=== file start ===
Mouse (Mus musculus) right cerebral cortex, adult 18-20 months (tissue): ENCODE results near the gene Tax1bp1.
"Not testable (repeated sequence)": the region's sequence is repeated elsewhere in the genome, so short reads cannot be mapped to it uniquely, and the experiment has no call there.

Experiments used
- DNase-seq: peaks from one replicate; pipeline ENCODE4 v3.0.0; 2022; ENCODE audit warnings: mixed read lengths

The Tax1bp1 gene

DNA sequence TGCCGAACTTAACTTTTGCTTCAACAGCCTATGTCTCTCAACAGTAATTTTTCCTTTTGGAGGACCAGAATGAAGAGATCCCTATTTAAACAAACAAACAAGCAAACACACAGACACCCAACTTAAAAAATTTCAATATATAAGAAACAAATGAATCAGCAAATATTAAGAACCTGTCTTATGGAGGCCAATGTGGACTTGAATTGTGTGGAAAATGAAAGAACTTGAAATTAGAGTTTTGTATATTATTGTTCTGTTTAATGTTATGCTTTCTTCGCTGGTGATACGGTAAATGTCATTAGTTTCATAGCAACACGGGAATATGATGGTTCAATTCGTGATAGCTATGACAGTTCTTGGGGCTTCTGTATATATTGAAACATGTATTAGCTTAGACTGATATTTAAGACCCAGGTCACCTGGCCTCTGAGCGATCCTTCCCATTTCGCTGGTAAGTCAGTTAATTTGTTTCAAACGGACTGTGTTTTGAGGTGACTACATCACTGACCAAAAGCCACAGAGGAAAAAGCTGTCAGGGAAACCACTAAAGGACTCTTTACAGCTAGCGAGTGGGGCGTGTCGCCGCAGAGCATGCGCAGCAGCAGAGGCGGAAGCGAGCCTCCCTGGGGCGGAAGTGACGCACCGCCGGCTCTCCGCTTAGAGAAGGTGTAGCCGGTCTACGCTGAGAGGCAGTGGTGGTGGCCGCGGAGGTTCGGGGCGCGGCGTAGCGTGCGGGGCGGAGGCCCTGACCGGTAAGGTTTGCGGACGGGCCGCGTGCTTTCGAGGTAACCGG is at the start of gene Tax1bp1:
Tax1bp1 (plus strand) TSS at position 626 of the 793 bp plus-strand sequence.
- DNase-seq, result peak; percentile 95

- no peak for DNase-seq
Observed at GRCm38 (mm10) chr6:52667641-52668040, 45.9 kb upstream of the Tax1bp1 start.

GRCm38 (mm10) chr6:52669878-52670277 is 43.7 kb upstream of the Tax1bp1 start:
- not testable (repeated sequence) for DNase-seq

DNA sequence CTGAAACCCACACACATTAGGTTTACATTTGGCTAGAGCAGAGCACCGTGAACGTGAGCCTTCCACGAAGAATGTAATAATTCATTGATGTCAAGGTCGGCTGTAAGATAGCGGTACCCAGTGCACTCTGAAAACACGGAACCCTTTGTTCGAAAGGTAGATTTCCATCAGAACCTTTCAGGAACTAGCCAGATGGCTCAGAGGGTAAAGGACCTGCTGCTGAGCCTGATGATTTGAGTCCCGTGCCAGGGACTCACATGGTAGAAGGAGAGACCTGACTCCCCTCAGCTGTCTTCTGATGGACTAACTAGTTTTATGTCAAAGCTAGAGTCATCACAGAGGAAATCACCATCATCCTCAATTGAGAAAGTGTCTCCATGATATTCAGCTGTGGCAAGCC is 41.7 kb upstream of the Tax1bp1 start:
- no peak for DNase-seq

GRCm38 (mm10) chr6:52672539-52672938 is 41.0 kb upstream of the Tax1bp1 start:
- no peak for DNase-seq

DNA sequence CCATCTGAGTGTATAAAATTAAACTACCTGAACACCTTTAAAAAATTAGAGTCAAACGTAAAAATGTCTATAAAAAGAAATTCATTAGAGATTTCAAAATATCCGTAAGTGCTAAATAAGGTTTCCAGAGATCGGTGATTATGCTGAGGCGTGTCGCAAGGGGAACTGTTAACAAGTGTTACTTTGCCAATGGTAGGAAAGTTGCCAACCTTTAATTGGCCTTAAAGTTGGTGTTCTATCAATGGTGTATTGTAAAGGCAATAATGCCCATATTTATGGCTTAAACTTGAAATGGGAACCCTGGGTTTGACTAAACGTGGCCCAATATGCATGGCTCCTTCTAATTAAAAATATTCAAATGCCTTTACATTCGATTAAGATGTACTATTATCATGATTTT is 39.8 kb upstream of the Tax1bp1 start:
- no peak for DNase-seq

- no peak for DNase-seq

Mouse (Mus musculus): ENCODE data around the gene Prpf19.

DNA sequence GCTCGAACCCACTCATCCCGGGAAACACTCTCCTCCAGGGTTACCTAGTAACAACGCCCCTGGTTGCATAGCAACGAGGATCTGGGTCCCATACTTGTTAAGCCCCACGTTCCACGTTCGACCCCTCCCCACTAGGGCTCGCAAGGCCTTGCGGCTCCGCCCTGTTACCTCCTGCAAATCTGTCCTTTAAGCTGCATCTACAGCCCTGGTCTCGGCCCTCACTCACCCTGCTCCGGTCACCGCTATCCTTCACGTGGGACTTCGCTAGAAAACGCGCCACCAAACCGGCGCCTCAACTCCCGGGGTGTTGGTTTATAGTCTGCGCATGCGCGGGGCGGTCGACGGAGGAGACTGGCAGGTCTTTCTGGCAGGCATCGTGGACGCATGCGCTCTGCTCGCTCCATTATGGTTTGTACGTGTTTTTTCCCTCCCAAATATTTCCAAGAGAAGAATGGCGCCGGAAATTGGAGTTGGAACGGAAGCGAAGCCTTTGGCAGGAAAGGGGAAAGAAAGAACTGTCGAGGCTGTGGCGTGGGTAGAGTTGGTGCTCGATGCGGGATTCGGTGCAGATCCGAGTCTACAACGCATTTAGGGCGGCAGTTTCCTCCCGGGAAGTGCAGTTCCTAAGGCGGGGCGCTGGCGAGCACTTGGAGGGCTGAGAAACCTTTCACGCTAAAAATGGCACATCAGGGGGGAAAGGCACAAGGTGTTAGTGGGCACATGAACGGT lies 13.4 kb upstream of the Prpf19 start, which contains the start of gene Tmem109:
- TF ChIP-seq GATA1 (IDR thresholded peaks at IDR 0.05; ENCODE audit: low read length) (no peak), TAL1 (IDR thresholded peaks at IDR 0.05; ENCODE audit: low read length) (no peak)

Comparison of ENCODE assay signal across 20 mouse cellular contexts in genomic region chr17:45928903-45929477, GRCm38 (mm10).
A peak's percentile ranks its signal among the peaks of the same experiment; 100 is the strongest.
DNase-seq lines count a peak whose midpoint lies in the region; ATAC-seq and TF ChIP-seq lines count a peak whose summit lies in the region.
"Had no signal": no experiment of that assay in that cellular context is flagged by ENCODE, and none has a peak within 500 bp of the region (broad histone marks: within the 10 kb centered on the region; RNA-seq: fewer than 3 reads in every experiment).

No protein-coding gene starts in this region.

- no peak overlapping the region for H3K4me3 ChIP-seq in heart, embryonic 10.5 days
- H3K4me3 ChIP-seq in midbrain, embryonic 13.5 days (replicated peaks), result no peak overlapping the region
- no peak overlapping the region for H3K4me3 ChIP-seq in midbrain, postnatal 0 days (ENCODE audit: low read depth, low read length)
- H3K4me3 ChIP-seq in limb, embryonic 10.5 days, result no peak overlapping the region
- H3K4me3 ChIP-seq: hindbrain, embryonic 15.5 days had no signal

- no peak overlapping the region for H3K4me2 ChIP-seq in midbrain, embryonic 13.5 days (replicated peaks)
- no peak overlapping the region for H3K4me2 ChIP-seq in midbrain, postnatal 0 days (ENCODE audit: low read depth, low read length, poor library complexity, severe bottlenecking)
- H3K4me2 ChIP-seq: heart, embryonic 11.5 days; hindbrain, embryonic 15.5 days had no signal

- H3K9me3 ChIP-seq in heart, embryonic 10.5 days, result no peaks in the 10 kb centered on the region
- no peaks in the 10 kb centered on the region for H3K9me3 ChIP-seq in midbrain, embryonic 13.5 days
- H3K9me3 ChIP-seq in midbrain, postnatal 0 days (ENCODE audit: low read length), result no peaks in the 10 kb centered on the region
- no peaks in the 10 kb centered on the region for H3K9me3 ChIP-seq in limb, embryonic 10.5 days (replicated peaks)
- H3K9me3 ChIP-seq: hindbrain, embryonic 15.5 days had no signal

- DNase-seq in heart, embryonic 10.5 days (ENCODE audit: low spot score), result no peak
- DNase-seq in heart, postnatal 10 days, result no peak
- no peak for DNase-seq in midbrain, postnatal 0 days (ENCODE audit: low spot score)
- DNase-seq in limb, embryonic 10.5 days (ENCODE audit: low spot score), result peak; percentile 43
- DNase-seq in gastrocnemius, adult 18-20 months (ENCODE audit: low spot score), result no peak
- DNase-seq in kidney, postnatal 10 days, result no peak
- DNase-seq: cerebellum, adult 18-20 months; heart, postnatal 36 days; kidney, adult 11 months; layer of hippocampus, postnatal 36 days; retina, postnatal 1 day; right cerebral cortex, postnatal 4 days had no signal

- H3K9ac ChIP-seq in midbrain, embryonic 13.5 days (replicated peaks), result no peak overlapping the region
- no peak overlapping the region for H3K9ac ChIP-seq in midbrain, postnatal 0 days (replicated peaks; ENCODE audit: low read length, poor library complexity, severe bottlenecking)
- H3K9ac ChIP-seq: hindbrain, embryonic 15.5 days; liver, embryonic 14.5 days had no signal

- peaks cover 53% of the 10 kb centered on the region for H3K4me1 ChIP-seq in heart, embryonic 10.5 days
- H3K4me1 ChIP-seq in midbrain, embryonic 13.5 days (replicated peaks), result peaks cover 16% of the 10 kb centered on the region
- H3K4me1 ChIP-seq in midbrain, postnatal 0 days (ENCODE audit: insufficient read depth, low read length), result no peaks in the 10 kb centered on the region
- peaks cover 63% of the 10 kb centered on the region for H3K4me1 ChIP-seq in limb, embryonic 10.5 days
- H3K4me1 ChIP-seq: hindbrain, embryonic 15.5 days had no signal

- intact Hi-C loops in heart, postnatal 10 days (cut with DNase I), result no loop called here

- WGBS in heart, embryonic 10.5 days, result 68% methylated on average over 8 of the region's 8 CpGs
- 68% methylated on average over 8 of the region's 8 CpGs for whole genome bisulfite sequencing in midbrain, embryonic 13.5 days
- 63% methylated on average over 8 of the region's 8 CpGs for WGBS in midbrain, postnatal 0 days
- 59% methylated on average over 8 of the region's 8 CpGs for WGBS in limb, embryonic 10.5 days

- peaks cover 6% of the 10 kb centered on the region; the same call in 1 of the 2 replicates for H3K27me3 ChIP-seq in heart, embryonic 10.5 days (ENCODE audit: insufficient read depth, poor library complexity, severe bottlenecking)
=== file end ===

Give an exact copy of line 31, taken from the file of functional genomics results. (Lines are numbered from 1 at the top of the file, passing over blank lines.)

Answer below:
- H3K4me3 ChIP-seq in limb, embryonic 10.5 days, result no peak overlapping the region